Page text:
As featured on p. 218 of "Bloggers on the Bus," under the name "a MyDD blogger."

Thursday, June 18, 2009

Biting The Good Poll Numbers That Feed Them

To follow up on Tom Daschle's big fold on the public option, which is setting minds in Washington as we speak, the timing is truly impeccable. Not only did the WSJ and NBC come out with a poll finding 75% support for a public option in any reform, but an additional poll - put together by foes of health care reform - found even more support.

The poll — which was just released by the Employee Benefit Research Institute, a D.C. policy think tank — finds that a majority (53%) strongly back the availability of a public plan, while another 30% “somewhat” support it. That’s a total of 83% in favor of a public plan — a staggeringly large majority.

Even more interesting, guess who paid for the poll? From the release:

This survey was made possible with support from AARP, American Express, Blue Cross Blue Shield Association, Buck Consultants, Chevron, Deere & Company, IBM, Mercer, National Rural Electric Cooperative Association, Principal Financial Group, Schering-Plough Corp., Shell Oil Company, The Commonwealth Fund, and Towers Perrin.

Not exactly a band of raging lefties. The American Association of Retired Persons and Blue Cross Blue Shield were among the opponents of HillaryCare in the 1990s.

Meanwhile, instead of looking at those numbers and seeing that the public option must be preserved, Daschle and the Village thinks these guys must be preserved at all costs:

A Texas nurse said she lost her coverage, after she was diagnosed with aggressive breast cancer, for failing to disclose a visit to a dermatologist for acne.

The sister of an Illinois man who died of lymphoma said his policy was rescinded for the failure to report a possible aneurysm and gallstones that his physician noted in his chart but did not discuss with him.

....Late in the hearing, [Bart] Stupak, the committee chairman, put the executives on the spot. Stupak asked each of them whether he would at least commit his company to immediately stop rescissions except where they could show "intentional fraud."

The answer from all three executives: "No."

Rep. John Dingell (D-Mich.) said that a public insurance plan should be a part of any overhaul because it would force private companies to treat consumers fairly or risk losing them. "This is precisely why we need a public option," Dingell said.

Rescission is a serious problem. Here in California, Blue Cross and its parent company HealthNet have settled to the tune of about $37 million dollars in a variety of rescission lawsuits.

But no, private insurance must be preserved because it's so efficient. After all, that's why we pay twice as much for health care with worse outcomes than most of the industrialized world! (P.S. I know that doctors ordering up unnecessary treatments and tests contribute to this as well - our system's lack of integration provides perverse spending incentives.) And by the way, all of this is happening despite the fact that the Progressive Caucus has vowed to vote against any health care reform that does not have a robust public option. It's just assumed that they can be steamrolled.

Instead, we have this spectacle of so-called "centrists," supposedly concerned with fiscal responsibility, fighting against reform tooth and nail, even though that would be the only way to reduce cost.

The House's two most conservative caucuses, the Blue Dogs and New Democrats, are banding together to come up with shared principles on healthcare and counter a process many see skewing to the left.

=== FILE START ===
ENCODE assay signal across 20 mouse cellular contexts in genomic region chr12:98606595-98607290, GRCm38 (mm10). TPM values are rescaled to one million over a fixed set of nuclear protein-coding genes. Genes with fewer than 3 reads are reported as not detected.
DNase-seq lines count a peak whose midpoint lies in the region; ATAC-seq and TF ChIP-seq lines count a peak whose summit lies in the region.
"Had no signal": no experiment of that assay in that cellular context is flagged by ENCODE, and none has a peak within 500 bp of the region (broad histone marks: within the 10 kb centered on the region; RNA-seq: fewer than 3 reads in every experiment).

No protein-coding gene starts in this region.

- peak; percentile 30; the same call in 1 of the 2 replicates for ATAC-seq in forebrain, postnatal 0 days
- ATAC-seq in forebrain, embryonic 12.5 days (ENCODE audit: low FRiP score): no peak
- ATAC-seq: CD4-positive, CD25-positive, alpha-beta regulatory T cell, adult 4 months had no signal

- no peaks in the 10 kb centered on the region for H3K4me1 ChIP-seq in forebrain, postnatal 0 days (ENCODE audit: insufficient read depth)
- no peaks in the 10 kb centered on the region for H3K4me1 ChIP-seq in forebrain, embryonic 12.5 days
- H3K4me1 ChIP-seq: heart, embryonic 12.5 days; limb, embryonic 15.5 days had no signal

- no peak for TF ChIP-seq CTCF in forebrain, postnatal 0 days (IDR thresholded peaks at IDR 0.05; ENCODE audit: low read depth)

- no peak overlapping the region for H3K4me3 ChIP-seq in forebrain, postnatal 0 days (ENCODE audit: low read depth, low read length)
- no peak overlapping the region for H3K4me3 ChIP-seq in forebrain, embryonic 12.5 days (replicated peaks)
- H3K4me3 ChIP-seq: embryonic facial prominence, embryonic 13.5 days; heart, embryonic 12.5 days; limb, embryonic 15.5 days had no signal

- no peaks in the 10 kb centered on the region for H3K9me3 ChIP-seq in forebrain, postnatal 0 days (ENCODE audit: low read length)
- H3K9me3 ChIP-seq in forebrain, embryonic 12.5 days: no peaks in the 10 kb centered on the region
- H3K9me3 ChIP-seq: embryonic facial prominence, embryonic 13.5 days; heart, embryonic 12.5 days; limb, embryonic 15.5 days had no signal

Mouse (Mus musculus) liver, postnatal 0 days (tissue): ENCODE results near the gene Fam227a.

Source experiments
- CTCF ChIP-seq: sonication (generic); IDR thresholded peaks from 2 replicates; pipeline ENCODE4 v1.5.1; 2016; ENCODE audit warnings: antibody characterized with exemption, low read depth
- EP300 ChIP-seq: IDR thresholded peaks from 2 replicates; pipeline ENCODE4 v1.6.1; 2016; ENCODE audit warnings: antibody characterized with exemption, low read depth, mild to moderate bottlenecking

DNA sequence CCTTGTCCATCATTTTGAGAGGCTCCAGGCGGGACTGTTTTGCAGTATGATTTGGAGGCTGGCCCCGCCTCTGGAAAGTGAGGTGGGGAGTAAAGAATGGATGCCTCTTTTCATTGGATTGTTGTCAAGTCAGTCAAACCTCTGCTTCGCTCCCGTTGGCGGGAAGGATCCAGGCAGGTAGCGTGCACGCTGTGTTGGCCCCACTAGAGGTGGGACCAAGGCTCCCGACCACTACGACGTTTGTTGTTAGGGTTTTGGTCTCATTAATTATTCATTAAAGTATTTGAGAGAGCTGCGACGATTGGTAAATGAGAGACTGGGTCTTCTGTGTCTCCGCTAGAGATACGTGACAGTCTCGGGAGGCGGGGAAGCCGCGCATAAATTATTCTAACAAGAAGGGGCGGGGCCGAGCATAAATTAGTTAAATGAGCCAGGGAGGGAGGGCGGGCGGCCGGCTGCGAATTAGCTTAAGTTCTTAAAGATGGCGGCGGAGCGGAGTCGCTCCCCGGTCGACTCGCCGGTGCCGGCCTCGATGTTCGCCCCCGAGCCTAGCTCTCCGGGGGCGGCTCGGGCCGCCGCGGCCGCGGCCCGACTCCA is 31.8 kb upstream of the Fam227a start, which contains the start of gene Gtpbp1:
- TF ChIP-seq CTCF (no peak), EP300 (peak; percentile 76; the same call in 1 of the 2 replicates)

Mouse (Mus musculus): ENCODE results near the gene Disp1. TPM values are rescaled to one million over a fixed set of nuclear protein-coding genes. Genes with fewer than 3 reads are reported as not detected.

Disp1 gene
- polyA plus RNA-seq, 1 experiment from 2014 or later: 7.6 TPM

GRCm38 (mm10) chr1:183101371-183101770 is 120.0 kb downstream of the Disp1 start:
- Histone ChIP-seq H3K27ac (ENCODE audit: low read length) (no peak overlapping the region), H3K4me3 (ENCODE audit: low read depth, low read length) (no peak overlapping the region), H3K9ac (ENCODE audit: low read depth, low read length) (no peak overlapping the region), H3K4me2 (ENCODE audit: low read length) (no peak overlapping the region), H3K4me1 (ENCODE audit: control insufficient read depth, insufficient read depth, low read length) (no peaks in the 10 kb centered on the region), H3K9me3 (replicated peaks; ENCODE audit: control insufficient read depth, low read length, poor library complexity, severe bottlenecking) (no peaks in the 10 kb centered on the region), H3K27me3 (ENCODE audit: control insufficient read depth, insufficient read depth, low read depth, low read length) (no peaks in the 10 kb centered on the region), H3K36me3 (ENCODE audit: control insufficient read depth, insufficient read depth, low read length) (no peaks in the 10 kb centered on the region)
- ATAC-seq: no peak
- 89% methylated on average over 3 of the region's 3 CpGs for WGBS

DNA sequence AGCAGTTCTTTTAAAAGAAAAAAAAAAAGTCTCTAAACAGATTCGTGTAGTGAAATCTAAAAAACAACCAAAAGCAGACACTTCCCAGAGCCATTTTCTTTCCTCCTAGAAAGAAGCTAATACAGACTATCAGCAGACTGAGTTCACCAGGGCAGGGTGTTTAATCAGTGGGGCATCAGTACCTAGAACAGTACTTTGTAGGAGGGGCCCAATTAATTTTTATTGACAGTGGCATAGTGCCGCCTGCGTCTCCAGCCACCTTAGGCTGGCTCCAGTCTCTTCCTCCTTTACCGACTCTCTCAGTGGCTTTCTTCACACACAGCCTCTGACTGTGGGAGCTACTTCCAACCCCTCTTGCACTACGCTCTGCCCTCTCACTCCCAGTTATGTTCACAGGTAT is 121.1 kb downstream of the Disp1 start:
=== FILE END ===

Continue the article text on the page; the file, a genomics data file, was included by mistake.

The two groups, which combined have 131 members — more than half the House Democratic Caucus — have been holding meetings to see where they can agree on a healthcare plan [...]

There is concern among centrists in the caucus that the draft bill, to be released Friday, will reflect some of the more liberal ideas in the caucus, although leadership has already rejected the idea of a single-payer system. It is being put together by the House Education and Labor, Energy and Commerce and Ways and Means committees.

"You have a bunch of crazy liberal chairs and their crazy liberal staffers, and they want to lay down a marker," said a senior Democratic aide.

Crazy liberals, wanting to replicate the rest of the industrialized world's policy of less spending and greater effectiveness in health care!

It's really sad to see the Washington consensus just run like a truck over meaningful health care reform. Especially because the public won't buy anything without a public option as real reform, period.

UPDATE: Russ Feingold on the Senate floor:

Frankly, I am disappointed that this has become the topic of so much controversy, because it is such a fundamental part of making sure we provide the reform that my constituents, and all Americans, deserve.  Some have even suggested scrapping a public option in the interest of passing a bill with bipartisan support.  I want to pass health care reform and I hope very much we can do so with bipartisan support.  But I am not interested in passing health care reform in name only.  I am not interested in a bill that allows us to somehow tell our constituents we have done something but doesn’t really address their concerns.  We need real reform, and real reform means a strong public option.

And Americans want a public health insurance option.  According to a recent poll by NBC and the Wall Street Journal, over three fourths of those polled said they would like the ability to choose between public and private health insurance plans.  Providing a public health insurance option that does not discriminate against those with pre-existing conditions and illnesses will significantly improve the ability of people to access health care.

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